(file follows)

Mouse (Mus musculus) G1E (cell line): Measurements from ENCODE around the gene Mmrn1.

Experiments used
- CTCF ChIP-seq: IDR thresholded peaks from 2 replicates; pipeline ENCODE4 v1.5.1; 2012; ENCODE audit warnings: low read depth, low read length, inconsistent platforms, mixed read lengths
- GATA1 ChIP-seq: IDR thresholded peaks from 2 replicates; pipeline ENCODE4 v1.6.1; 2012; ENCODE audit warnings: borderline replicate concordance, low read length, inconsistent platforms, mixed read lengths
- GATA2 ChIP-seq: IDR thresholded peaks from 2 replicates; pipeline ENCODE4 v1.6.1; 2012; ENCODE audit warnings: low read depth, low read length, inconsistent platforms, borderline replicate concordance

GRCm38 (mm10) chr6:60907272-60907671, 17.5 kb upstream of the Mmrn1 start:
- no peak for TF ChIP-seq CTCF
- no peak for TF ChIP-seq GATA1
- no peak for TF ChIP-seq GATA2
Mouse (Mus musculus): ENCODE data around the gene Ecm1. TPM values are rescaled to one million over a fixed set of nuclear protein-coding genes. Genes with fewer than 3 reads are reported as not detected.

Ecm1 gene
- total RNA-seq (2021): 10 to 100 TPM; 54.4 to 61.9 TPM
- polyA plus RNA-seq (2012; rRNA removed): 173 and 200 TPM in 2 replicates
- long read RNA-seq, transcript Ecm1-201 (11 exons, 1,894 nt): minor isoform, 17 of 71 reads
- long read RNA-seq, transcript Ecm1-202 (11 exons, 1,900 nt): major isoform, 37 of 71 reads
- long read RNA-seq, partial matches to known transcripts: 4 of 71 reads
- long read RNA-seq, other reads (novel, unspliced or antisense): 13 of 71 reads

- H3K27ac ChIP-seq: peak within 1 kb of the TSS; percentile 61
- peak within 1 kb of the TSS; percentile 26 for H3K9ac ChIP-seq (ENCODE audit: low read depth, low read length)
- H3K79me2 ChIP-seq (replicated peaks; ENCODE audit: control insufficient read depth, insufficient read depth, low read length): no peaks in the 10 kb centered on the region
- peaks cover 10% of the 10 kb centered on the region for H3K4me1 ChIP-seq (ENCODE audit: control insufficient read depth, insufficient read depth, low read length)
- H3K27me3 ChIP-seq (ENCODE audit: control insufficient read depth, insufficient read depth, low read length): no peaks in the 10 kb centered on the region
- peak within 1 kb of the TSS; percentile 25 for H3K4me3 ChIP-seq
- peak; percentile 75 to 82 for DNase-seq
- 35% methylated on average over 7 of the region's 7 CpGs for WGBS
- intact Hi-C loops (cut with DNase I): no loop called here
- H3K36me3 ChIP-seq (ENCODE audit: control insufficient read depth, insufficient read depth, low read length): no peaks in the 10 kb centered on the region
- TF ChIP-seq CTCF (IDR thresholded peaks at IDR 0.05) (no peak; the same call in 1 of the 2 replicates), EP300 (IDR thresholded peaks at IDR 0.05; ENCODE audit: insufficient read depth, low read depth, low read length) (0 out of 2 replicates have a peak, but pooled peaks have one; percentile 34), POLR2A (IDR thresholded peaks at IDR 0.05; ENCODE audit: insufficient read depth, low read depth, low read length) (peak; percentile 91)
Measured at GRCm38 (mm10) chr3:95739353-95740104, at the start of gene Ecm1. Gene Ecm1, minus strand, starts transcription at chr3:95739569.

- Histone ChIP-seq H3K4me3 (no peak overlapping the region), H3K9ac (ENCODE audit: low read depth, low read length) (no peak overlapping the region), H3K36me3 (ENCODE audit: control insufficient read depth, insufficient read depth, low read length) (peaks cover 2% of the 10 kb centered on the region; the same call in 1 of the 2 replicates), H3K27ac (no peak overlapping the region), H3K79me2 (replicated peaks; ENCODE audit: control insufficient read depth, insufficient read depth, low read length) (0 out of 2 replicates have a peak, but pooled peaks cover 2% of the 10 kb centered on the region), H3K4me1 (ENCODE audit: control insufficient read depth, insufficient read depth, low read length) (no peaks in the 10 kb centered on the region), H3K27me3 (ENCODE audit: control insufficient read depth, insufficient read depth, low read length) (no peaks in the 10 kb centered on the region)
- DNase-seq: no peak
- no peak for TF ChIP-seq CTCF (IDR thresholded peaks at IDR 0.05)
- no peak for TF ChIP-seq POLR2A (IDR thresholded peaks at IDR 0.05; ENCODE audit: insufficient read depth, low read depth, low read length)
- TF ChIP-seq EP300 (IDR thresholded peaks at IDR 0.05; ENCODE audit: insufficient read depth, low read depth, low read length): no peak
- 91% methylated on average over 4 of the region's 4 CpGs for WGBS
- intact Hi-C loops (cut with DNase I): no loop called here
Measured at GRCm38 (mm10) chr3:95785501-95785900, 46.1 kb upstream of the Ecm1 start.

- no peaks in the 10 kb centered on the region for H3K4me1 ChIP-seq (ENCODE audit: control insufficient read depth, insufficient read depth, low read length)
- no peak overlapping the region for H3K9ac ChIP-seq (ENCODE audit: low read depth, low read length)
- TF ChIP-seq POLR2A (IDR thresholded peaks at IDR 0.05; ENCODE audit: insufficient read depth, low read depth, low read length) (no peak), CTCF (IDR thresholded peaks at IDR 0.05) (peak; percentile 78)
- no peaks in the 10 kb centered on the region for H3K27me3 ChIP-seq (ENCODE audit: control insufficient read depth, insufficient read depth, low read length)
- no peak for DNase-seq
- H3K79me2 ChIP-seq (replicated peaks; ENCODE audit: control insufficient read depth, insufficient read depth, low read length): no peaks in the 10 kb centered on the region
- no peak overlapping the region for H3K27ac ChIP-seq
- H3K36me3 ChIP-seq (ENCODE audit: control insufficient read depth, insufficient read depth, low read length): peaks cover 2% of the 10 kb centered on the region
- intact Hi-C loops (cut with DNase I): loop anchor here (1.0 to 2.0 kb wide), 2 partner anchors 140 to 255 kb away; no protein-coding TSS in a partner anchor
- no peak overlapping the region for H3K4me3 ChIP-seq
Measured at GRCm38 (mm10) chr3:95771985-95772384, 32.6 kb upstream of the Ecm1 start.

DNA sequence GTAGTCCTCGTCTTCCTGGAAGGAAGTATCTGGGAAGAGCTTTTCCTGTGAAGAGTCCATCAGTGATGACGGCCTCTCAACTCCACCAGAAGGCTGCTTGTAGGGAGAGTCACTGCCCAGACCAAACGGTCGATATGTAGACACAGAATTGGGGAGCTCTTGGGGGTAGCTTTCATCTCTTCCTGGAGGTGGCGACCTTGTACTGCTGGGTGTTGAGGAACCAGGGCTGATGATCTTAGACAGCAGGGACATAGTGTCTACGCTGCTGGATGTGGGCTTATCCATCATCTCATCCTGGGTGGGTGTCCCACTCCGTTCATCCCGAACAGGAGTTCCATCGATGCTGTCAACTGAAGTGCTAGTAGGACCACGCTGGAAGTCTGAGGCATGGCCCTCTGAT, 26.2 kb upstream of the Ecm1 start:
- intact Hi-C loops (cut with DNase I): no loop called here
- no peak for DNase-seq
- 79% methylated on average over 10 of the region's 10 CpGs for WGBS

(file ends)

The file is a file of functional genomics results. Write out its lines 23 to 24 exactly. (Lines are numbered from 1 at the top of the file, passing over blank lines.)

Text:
- peak within 1 kb of the TSS; percentile 25 for H3K4me3 ChIP-seq
- peak; percentile 75 to 82 for DNase-seq